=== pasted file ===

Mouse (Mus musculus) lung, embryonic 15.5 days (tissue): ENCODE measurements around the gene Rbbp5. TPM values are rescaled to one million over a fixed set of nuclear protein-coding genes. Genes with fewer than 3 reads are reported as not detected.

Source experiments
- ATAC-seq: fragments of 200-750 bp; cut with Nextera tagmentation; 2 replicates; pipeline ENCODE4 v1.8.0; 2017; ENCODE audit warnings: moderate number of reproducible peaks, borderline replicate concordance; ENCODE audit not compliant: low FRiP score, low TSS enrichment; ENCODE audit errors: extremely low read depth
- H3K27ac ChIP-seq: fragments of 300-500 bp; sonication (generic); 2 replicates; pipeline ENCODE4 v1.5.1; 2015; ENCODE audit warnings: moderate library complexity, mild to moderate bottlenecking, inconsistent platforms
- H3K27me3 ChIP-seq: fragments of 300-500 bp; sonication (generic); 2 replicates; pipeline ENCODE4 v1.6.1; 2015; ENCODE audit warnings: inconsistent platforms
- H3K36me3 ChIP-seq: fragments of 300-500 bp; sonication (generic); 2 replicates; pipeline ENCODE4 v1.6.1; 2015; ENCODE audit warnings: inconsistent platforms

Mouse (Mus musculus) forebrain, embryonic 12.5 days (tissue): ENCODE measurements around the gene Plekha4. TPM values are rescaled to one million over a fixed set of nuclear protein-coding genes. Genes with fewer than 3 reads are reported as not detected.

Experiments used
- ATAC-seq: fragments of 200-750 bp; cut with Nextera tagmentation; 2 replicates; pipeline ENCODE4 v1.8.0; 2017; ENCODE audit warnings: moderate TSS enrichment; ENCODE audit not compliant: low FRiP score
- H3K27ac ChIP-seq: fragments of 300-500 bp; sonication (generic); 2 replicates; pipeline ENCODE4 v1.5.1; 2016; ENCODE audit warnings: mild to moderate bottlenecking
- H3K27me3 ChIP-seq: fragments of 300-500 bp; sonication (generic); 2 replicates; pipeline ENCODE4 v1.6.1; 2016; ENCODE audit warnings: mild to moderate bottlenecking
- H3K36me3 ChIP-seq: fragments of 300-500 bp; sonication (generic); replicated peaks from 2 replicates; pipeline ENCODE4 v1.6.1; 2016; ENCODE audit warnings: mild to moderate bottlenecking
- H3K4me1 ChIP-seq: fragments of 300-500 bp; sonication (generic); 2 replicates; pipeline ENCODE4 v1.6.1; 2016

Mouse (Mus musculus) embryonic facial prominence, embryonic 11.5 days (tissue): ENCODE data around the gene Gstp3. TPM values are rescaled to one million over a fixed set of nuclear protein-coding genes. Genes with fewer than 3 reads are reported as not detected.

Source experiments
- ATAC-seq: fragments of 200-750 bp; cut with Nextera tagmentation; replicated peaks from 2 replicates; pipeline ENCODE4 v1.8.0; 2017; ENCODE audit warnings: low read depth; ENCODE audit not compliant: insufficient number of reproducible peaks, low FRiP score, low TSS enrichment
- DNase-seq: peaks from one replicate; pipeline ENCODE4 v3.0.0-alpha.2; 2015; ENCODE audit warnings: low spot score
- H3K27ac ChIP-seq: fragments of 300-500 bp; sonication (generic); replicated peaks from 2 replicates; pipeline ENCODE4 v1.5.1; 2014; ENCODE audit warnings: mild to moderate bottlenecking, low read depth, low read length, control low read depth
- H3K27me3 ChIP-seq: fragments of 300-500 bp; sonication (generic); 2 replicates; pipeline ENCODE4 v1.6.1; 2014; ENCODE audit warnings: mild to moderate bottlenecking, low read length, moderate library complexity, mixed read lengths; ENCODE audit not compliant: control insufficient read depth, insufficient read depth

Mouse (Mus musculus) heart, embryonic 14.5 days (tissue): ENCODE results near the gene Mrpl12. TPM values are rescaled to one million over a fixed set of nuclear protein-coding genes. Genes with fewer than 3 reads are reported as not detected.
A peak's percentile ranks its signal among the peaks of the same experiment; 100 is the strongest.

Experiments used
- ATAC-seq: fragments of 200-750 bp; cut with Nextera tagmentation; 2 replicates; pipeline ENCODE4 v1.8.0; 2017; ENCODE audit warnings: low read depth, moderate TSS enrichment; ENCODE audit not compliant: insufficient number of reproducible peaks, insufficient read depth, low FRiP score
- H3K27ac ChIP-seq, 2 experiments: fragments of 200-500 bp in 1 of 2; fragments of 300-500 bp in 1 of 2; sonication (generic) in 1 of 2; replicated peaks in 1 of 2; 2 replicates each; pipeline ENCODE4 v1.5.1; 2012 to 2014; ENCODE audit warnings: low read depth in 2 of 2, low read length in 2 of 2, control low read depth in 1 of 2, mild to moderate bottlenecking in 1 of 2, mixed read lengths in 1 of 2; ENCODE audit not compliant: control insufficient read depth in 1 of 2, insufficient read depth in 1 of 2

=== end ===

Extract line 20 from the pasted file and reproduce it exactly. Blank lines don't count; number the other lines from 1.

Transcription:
Mouse (Mus musculus) heart, embryonic 14.5 days (tissue): ENCODE results near the gene Mrpl12. TPM values are rescaled to one million over a fixed set of nuclear protein-coding genes. Genes with fewer than 3 reads are reported as not detected.